Through this project, a water quality monitoring regime will be employed that will help decision makers make appropriate recommendations for addressing the bacteria impairment in the revision of the Arroyo Colorado WPP. Monthly sampling will be conducted at 12 sampling sites as identified in the WPP. UTB will conduct water sampling, measure field parameters (pH, temperature, conductivity, and dissolved oxygen), and deliver samples to the NELAP-accredited Brownsville Public Utilities Board Analytical Laboratory for enumeration of E. coli and Enterococcus. Data will be stored in a database maintained by UTB containing field and lab analysis data. UTB will manage and prepare data consistent with the TCEQ Data Management Reference Guide (DMRG) for submittal to TSSWCB (through TWRI) and subsequent transmittal to TCEQ for inclusion in Surface Water Quality Monitoring Information System (SWQMIS).

Station IDDescription
13086 Arroyo Coilorado at FM 336 South of McAllen
13084 Arroyo Colorado at US 281 South of Pharr
13082 Arroyo Colorado at FM 493 South of Donna
13081 Arroyo Colorado Main Floodway in Llano Grande at FM 1015 South of Weslaco
13080 Arroyo Colorado at FM 506 South of La Feria
16445 Arroyo Colorado at Low Water Crossing at Dilworth Road, East of La Feria
13079 Arroyo Colorado at U.S. 77 in Southwest Harlingen
13074 Arroyo Colorado at Low Water Bridge at Port Harlingen
13072 Arroyo Colorado Tidal FM 106 Bridge at Rio Hondo
13073 Arroyo Colorado Tidal at Camp Perry North of Rio Hondo
13559 Arroyo Colorado Tidal at Marker 27 (Mile 15) 0.5 Mile North of the Point Where Channel Becomes Boundary Between Willacy and Cameron Counties
13782 Arroyo Colorado Tidal Near CM 16 at Arroyo City, KM 10.9
View map of stations

TWRI will conduct a source survey to identify possible sources of bacteria in the watershed. Based on this assessment, TWRI, in consultation with UTSPH, will collect 200 known source fecal samples and ship them to UTSPH according to established protocols for processing and inclusion in the Texas E. coli BST Library. Further, Brownsville PUB Analytical Laboratory will prepare water samples for transport to UTSPH for BST analysis. To assess and identify different sources contributing to bacterial loadings, UTSPH will conduct library-dependent BST and analyze E. coli isolates using the ERIC-PCR and RiboPrinting combination method. Results of the source survey, assessment of bacterial levels at each site, and BST results will be presented to the Arroyo Colorado Watershed Partnership (ACWP) for incorporation into the WPP.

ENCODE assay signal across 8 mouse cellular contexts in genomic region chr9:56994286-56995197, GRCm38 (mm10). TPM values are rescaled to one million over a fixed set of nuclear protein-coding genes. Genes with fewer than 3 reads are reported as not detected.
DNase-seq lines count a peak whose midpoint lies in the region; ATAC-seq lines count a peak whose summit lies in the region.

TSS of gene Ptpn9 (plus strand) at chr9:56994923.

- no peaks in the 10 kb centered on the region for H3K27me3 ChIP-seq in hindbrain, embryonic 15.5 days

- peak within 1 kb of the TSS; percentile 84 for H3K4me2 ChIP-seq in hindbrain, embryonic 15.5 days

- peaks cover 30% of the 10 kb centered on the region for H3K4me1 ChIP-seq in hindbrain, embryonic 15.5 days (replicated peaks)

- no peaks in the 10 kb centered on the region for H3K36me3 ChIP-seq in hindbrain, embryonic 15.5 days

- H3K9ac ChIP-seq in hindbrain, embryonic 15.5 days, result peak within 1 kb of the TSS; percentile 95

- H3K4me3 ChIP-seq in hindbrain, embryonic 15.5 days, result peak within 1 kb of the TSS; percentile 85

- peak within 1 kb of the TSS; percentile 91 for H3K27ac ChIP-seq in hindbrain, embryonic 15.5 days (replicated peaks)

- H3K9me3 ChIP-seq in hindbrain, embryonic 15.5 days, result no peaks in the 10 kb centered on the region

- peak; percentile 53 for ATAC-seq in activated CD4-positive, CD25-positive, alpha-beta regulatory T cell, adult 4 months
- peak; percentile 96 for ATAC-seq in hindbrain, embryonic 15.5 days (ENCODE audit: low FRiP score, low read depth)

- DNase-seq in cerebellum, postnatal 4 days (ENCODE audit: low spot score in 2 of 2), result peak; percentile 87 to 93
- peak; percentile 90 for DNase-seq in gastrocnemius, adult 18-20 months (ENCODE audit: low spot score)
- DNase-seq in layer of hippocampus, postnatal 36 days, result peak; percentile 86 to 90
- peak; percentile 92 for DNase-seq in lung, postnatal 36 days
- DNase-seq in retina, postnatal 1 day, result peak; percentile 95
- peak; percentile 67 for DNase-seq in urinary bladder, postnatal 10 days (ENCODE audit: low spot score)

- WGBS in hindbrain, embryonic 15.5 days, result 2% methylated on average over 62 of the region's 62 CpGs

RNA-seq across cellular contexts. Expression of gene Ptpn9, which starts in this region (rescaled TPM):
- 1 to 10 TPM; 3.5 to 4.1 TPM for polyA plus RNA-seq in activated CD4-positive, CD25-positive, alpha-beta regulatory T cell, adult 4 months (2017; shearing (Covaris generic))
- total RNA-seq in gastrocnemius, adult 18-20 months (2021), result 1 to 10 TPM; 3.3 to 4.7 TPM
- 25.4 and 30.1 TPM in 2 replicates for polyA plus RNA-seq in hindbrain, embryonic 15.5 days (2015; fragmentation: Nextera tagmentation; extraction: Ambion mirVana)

Project Tasks

Task 1: Project Administration

Objective: To effectively administer, coordinate and monitor all work performed under this project including technical and financial supervision and preparation of status reports.

Task 2: Quality Assurance

Objective: To develop data quality objectives (DQOs) and quality assurance/control (QA/QC) activities to ensure data of known and acceptable quality are generated through this project.

Task 3: Surface Water Quality Monitoring

Objective: To collect surface water quality data and characterize bacterial concentrations and loadings throughout the Arroyo Colorado watershed.

Task 4: Source Survey and Known Source Collection

Objective: To identify possible sources of bacteria loadings in the watershed by conducting a source survey. To collect needed known source fecal samples from the study area to augment the Known Source BST Library.

Task 5: Bacterial Source Tracking

Objective: To conduct Bacterial Source Tracking to assess and identify different sources contributing to bacteria loadings in the Arroyo Colorado watershed.

Project Personnel

Allen Berthold
Project Manager, TWRI

George DiGiovanni
Professor, Environmental and Occupational Health Science
UT HSPH El Paso Regional Campus

Jude Benavides
Assistant Professor, University of Texas at Brownsville
Texas Southmost College - Dept. of Chemistry and Environmental Sciences

Jaime Flores
Watershed Coordinator, AgriLife Extension Service


Allen Berthold
Project Manager, TWRI

Jaime Flores
Watershed Coordinator, AgriLife Extension Service